A Guide to Birthmark Removal: Options, Costs, What to Expect

Medically Reviewed By Amanda Caldwell, MSN, APRN-C

A birthmark is an area on or under the skin that is a different color than the surrounding skin. It is either present at birth or occurs weeks after birth. Birthmark removal is a procedure to remove or minimize a birthmark using medication, laser/light therapy, or surgery. The type of treatment depends on the type of birthmark and the reason for removal.

The two main types of birthmarks are vascular birthmarks and pigmented birthmarks. Most birthmarks are not serious; many go away on their own. But sometimes dermatologists recommend birthmark removal to prevent a medical or cosmetic problem later on.

This article explains different types of birthmarks and how doctors treat and remove them. It also covers risks and complications, what to expect after a birthmark removal, and things to consider with costs.

What is a birthmark?

Person looking at their facial skin in a mirror
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A birthmark is a spot, patch, or lump that looks different from the rest of your skin. Some babies have them when they’re born, while others develop birthmarks soon after birth.

Birthmarks come in many shapes, sizes, and colors. The two main types are vascular birthmarks, when blood vessels don’t form correctly, and pigmented birthmarks, a cluster of cells that create skin color, or pigment.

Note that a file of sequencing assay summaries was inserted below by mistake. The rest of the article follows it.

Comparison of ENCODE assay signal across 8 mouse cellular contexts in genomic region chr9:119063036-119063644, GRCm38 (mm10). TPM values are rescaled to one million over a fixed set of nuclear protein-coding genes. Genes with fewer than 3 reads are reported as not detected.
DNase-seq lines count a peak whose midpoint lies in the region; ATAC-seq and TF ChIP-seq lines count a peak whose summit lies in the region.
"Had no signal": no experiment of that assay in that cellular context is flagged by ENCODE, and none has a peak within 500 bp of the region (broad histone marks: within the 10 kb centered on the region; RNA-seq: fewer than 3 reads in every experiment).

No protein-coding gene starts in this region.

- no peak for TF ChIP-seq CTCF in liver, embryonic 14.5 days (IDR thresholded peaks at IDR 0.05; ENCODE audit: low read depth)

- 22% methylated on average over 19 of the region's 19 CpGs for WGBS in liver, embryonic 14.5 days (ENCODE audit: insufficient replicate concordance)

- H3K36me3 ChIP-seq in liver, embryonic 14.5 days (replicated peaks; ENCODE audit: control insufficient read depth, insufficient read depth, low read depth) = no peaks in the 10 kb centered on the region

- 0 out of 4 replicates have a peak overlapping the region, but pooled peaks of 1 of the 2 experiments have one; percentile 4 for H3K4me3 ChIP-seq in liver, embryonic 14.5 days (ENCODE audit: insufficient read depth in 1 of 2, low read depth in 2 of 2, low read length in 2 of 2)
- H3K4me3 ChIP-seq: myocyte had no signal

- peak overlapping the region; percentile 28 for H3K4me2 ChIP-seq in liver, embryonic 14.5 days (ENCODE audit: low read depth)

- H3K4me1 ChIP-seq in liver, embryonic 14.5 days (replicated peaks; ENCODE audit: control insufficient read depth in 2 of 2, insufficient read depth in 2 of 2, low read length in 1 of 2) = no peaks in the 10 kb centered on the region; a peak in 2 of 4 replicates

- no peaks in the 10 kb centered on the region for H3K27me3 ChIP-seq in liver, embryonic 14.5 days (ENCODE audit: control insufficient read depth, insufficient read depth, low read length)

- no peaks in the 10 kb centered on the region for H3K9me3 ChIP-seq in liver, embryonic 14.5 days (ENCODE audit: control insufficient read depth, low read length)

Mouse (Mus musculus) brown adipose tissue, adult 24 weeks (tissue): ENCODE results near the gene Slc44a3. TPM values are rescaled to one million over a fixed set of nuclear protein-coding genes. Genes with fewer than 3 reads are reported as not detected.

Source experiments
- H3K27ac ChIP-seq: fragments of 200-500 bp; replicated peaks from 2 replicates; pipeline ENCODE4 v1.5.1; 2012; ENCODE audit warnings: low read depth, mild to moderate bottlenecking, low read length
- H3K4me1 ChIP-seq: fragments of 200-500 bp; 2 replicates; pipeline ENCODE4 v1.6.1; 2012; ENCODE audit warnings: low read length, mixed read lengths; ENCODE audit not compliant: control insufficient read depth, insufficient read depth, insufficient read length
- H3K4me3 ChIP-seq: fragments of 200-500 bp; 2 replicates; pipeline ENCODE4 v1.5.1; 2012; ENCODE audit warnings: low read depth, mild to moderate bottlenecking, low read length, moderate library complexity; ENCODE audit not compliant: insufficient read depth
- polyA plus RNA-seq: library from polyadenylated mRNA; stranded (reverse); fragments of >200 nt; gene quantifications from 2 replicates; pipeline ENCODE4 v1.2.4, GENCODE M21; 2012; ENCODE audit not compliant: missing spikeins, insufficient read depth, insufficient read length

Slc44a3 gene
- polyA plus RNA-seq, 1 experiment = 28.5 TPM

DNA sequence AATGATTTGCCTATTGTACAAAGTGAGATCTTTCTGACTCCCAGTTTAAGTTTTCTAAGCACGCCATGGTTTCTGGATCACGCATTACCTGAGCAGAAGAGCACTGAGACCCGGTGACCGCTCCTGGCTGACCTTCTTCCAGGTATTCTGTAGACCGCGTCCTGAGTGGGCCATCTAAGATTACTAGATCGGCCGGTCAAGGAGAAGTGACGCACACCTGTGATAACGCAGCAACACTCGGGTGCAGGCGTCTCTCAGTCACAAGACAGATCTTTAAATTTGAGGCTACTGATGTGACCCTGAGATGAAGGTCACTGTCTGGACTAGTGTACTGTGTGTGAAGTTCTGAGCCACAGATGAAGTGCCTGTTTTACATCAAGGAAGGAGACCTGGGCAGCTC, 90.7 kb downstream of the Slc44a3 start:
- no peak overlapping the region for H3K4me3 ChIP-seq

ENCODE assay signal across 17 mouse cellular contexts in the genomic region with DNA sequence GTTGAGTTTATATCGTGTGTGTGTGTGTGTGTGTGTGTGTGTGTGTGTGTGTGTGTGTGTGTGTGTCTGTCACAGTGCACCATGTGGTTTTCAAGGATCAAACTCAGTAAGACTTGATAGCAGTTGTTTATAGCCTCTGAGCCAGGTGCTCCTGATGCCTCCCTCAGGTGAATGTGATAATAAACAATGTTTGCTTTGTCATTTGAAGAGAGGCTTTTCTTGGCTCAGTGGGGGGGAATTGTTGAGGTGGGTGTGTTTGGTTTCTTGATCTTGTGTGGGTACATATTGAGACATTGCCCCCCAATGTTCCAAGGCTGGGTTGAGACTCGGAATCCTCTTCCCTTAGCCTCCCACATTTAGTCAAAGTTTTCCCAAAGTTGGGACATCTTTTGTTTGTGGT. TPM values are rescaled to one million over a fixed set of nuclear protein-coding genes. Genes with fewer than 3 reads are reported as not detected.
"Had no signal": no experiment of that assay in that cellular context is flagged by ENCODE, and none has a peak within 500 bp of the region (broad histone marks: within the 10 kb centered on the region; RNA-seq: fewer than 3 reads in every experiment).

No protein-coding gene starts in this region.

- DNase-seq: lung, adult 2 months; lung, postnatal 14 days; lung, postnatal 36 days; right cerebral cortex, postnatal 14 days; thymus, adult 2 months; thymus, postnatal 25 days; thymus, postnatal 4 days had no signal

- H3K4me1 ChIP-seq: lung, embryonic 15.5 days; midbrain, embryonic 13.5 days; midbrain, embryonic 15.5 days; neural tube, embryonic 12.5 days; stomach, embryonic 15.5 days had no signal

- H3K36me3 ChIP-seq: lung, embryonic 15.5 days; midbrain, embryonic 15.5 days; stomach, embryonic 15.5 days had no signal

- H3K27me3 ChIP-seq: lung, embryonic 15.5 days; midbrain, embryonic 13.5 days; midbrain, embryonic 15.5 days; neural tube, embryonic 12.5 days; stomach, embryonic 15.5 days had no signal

Vascular birthmarks

Vascular birthmarks are typically flat and superficial. They are thought to occur due to nerve problems with blood vessels. There are three main types of vascular birthmarks: hemangiomas, macular stains, and port wine stains.


Hemangiomas are one of the most common types of birthmarks. Roughly 3%–10% of babies are born with a hemangioma., Most go away on their own, with about 90% gone by the time a child is 10 years old. 

Hemangiomas typically appear as superficial “strawberry marks” on the surface of the skin. Another name for this birthmark is superficial infantile hemangioma.

Deep hemangiomas form deeper in the skin surface and can look like a lump. They may be slightly raised and bright red or bluish. The medical name for this birthmark is cavernous infantile hemangioma

Macular stains

A macular stain is a pink, red, or salmon-colored patch, and is sometimes called a “salmon patch.” The medical name is nevus simplex. These birthmarks are commonly found on the forehead, eyelids, nose, or back of the neck or head. People call them “angel kiss” when on the face. They may be more noticeable when the baby cries. Most macular stains disappear by age 1–3.

Port-wine stains